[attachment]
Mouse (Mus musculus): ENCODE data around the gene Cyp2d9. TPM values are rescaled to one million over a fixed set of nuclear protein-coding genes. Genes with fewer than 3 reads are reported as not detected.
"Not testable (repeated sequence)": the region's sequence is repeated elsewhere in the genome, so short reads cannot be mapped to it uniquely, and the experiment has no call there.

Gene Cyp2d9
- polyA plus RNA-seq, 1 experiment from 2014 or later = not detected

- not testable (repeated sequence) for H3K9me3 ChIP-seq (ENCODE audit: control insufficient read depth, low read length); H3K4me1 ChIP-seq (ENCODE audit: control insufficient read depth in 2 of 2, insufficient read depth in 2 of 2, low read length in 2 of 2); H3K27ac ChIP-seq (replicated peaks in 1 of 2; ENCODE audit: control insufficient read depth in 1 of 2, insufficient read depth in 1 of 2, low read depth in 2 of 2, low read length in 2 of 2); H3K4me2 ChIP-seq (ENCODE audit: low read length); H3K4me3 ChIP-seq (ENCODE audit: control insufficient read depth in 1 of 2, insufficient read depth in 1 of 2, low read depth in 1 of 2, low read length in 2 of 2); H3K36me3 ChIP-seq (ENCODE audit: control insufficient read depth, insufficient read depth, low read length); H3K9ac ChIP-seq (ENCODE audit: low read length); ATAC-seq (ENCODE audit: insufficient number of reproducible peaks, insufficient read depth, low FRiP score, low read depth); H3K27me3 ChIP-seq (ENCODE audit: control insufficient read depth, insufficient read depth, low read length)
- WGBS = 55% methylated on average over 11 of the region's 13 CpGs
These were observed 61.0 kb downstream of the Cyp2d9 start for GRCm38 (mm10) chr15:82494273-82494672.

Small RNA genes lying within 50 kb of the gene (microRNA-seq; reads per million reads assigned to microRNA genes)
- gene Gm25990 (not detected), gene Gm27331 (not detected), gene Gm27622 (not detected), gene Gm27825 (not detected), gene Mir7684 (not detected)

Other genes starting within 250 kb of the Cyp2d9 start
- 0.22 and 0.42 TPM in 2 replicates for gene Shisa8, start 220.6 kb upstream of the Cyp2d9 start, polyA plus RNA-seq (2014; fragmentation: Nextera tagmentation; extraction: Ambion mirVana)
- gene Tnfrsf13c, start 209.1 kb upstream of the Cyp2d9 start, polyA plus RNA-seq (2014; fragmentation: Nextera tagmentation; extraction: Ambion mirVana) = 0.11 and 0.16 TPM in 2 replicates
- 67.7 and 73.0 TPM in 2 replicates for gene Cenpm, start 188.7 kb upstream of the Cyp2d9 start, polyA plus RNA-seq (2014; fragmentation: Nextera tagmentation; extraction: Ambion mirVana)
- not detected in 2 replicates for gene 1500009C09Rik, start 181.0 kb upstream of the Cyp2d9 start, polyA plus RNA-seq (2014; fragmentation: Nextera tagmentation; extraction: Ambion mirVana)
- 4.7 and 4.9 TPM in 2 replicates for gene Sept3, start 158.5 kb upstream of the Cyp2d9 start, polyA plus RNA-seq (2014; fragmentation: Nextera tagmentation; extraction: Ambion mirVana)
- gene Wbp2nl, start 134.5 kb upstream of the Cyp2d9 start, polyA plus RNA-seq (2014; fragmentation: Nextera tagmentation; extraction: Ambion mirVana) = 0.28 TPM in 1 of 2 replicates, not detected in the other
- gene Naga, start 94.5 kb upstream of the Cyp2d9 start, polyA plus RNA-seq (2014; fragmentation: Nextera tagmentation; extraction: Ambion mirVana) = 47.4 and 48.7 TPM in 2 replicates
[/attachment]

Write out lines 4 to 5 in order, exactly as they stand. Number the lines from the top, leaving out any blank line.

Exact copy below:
- polyA plus RNA-seq, 1 experiment from 2014 or later = not detected

- not testable (repeated sequence) for H3K9me3 ChIP-seq (ENCODE audit: control insufficient read depth, low read length); H3K4me1 ChIP-seq (ENCODE audit: control insufficient read depth in 2 of 2, insufficient read depth in 2 of 2, low read length in 2 of 2); H3K27ac ChIP-seq (replicated peaks in 1 of 2; ENCODE audit: control insufficient read depth in 1 of 2, insufficient read depth in 1 of 2, low read depth in 2 of 2, low read length in 2 of 2); H3K4me2 ChIP-seq (ENCODE audit: low read length); H3K4me3 ChIP-seq (ENCODE audit: control insufficient read depth in 1 of 2, insufficient read depth in 1 of 2, low read depth in 1 of 2, low read length in 2 of 2); H3K36me3 ChIP-seq (ENCODE audit: control insufficient read depth, insufficient read depth, low read length); H3K9ac ChIP-seq (ENCODE audit: low read length); ATAC-seq (ENCODE audit: insufficient number of reproducible peaks, insufficient read depth, low FRiP score, low read depth); H3K27me3 ChIP-seq (ENCODE audit: control insufficient read depth, insufficient read depth, low read length)